5 Surprising Uses for Botox
Much more than simply a wrinkle freezer, these days, the injectable is being used for a bunch of shocking things. (Breast lift, anyone?)
Once upon a time in San Francisco, an ophthalmologist named Dr. Alan Scott sought a cure for crossed eyes. By the mid-'60s the good doctor realized that if he could just weaken the muscles that caused the crossing that he'd have the solution. Several attempts with various paralytic potions failed and then, one day, he got lucky. A biochemist who'd been working with a purified strain of botulism (as a potential military biological weapon) sent him some to try and, hooray, it worked. Dr. Scott named the drug Oculinum and got it FDA approved to treat those crossed eyes. In 1991, the miracle med was sold to Allergan for $9 million. They changed the name to Botox, secured some of their own FDA approvals, began marketing it as a wrinkle paralyzer and we all lived happily, furrow-free, ever after.
See five weird uses for Botox now.
It's amazing to think how, in less than 20 years that it's been FDA approved for the "treatment of glabellar frown lines," Botox has become a verb used in the vernacular with astonishing regularity, right up there with others like "TiVo" or "Xerox." But, because it's so famous for its wrinkle reducing effects, Botox's (many) other uses have been overshadowed.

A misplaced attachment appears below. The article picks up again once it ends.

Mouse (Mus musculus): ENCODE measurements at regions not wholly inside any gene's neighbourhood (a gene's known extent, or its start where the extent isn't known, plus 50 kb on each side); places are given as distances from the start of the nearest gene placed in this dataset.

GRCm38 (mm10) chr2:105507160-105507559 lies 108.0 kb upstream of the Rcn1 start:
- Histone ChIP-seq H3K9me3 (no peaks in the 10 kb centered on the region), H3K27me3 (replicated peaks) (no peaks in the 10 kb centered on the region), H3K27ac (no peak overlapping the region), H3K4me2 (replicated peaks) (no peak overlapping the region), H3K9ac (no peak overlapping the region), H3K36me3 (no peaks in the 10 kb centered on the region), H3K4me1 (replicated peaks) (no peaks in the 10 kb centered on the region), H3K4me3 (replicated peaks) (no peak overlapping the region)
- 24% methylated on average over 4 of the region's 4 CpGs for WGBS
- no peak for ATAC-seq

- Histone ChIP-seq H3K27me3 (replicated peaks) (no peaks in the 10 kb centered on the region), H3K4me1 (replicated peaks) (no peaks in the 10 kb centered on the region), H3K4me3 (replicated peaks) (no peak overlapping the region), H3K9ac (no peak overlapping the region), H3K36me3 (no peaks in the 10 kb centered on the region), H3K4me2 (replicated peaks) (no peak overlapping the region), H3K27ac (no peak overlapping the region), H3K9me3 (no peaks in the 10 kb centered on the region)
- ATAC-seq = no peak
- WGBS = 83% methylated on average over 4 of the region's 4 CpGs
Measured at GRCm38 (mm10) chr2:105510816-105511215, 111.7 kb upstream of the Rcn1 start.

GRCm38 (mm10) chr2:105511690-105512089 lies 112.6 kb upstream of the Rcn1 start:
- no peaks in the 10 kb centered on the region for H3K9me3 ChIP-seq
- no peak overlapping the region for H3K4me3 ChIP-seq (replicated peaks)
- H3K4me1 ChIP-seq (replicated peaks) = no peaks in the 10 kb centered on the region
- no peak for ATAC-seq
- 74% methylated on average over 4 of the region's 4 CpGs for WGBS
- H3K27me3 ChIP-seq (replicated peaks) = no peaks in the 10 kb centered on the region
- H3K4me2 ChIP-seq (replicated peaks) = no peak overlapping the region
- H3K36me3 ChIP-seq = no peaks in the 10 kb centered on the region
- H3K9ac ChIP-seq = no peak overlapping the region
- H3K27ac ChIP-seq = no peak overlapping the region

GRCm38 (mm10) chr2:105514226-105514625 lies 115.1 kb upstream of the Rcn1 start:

With six FDA approvals for wide-ranging uses (and an estimated 90 patent applications pending), thanks to Botox, Allergan rakes in an astounding $1.3 billion worldwide on both medical and cosmetic uses. "The therapeutic [uses] will end up being bigger than the cosmetic [ones] because there are some big unmet medical needs there,” says David E. I. Puyott, Allergan's CEO, of the seemingly limitless future of the product.
So, if it's not just for wrinkles anymore, what else is Botox being used for -- both legitimately with FDA approval and "off label" with doctors experimenting in their own practices? From helping with benign enlarged prostates to working on several pancreatic disorders, Botox, as the "New York Times" says, is a crossed eye medication that can be "serially reincarnated for other applications."
Let's take a look at the most promising ones as well as the ones we'd raise our eyebrows at -- if we could…
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